Genome-wide dysregulation of histone acetylation in the Parkinson’s disease brain
Lilah Toker, Gia T Tran, Janani Sundaresan, Ole-Bjørn Tysnes, Guido Alves, Kristoffer Haugarvoll, Gonzalo S Nido, Christian Dölle, Charalampos Tzoulis
Received Date: 2nd April 20
Parkinson disease (PD) is a complex neurodegenerative disorder of largely unknown etiology. While several genetic risk factors have been identified, the involvement of epigenetics in the pathophysiology of PD is mostly unaccounted for. We conducted a histone acetylome-wide association study in PD, using brain tissue from two independent cohorts of cases and controls. Immunoblotting revealed increased acetylation at several histone sites in PD, with the most prominent change observed for H3K27, a marker of active promoters and enhancers. Chromatin immunoprecipitation sequencing (ChIP-seq) further indicated that H3K27 hyperacetylation in the PD brain is a genome-wide phenomenon, with a strong predilection for genes implicated in the disease, including SNCA, PARK7, PRKN and MAPT. Integration of the ChIP-seq with transcriptomic data revealed that the correlation between promoter H3K27 acetylation and gene expression is attenuated in PD patients, suggesting that H3K27 acetylation may be decoupled from transcription in the PD brain. Our findings strongly suggest that dysregulation of histone acetylation plays an important role in the pathophysiology of PD and identify novel epigenetic signatures associated with the disease.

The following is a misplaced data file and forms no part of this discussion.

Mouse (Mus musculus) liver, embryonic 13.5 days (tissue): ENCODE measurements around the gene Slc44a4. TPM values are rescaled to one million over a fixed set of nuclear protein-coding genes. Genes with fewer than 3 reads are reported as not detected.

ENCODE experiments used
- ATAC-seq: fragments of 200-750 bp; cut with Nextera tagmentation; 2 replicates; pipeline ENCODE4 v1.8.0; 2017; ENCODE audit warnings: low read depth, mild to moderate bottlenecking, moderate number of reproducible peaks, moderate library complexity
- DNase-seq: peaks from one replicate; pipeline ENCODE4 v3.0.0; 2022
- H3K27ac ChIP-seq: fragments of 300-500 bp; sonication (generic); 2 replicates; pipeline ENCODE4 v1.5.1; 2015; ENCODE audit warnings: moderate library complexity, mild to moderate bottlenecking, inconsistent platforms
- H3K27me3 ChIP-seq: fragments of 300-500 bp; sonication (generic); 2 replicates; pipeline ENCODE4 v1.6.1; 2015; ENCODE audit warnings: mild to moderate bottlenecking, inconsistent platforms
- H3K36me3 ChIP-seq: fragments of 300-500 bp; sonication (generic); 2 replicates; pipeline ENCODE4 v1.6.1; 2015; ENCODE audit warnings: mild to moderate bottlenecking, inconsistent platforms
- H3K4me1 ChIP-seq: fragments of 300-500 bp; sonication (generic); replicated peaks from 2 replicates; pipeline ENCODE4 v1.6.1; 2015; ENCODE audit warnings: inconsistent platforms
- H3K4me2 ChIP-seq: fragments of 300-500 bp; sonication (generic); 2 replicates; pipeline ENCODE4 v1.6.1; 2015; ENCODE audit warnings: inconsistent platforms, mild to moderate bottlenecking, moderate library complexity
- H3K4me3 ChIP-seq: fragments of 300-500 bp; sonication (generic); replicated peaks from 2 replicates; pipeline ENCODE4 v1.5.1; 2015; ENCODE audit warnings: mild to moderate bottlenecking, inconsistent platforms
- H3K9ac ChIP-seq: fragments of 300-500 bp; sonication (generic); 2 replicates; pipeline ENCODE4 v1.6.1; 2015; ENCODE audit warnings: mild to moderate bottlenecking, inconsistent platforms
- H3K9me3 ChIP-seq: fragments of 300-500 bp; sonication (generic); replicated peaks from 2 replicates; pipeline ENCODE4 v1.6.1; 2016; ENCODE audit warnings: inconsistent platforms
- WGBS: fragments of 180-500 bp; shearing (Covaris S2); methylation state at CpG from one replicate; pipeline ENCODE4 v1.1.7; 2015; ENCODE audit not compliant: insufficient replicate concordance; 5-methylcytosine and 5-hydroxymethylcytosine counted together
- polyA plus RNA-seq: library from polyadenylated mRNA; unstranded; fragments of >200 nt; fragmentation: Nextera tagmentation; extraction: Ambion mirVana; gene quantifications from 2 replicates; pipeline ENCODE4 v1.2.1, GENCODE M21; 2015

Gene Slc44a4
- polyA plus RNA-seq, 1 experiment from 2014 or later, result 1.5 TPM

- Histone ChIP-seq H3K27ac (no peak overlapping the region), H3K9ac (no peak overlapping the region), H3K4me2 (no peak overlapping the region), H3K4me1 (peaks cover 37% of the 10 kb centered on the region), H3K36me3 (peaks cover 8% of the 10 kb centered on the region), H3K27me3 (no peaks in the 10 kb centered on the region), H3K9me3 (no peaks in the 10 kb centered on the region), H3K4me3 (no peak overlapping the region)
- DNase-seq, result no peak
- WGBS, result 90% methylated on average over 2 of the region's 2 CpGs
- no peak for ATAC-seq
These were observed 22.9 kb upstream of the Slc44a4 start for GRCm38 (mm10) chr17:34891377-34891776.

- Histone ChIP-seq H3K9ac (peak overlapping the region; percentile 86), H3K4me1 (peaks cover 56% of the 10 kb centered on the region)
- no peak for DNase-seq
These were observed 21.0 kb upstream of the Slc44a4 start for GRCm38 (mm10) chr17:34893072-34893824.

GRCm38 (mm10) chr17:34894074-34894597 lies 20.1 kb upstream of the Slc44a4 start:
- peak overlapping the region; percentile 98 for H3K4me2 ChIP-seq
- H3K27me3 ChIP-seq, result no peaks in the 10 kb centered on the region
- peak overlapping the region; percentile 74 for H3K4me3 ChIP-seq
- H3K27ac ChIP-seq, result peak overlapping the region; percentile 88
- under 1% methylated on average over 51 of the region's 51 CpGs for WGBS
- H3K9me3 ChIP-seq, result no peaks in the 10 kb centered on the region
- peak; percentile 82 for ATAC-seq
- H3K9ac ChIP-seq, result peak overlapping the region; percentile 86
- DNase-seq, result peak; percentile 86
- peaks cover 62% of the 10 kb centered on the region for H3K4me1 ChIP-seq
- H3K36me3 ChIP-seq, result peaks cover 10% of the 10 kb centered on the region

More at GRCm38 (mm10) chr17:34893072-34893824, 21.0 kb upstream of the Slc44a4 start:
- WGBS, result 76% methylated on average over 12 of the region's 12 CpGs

Read in full at BioRxiv.
This is an abstract of a preprint hosted on an independent third party site. It has not been peer reviewed but is currently under consideration at Nature Communications.